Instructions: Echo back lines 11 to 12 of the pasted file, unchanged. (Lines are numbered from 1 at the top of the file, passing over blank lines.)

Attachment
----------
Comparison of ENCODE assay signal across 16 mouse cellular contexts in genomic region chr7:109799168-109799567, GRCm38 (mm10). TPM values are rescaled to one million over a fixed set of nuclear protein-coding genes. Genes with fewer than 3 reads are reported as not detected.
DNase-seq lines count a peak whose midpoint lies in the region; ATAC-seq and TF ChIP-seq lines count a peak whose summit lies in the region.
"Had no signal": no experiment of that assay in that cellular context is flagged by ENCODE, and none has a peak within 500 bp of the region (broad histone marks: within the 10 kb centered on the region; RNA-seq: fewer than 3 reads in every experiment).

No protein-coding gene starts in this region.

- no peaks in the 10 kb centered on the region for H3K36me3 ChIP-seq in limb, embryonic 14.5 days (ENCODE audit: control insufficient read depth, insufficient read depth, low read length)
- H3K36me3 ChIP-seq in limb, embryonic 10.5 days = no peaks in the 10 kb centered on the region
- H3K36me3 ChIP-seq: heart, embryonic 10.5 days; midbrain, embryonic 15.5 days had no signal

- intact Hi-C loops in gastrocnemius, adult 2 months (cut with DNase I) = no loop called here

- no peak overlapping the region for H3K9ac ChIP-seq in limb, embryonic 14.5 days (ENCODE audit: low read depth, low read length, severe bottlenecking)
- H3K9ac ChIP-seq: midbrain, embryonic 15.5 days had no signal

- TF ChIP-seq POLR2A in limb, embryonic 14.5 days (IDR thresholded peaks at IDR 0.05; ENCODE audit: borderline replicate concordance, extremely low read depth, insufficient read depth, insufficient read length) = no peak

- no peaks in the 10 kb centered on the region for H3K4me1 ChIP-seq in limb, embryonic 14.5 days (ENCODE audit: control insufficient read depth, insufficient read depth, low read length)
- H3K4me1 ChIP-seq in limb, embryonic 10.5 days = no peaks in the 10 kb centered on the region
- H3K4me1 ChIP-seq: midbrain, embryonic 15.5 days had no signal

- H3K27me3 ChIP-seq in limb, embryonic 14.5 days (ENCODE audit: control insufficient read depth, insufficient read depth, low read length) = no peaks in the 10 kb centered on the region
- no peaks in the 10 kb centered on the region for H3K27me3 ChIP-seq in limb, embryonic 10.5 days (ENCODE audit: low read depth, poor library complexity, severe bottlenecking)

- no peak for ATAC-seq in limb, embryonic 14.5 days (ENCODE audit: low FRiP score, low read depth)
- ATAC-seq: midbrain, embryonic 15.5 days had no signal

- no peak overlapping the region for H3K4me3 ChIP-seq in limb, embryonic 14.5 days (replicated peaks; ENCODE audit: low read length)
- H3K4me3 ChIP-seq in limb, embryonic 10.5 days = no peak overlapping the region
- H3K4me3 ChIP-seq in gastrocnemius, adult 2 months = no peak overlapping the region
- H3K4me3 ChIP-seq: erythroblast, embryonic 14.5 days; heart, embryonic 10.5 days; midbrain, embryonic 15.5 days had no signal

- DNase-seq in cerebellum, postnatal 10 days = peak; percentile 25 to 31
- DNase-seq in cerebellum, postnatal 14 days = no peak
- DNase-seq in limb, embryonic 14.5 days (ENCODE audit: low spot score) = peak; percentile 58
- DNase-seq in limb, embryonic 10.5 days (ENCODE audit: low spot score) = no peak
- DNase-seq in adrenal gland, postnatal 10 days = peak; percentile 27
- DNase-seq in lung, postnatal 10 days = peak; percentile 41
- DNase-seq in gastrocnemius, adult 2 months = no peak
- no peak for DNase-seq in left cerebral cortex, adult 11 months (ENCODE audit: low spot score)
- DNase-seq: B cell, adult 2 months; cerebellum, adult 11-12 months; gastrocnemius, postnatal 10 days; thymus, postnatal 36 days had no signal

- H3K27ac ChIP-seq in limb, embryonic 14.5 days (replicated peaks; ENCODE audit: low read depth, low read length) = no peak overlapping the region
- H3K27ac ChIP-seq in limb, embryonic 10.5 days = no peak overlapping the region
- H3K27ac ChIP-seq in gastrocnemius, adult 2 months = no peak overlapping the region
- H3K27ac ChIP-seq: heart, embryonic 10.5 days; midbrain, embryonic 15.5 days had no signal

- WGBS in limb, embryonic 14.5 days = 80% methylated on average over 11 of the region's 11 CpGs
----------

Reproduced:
- TF ChIP-seq POLR2A in limb, embryonic 14.5 days (IDR thresholded peaks at IDR 0.05; ENCODE audit: borderline replicate concordance, extremely low read depth, insufficient read depth, insufficient read length) = no peak

- no peaks in the 10 kb centered on the region for H3K4me1 ChIP-seq in limb, embryonic 14.5 days (ENCODE audit: control insufficient read depth, insufficient read depth, low read length)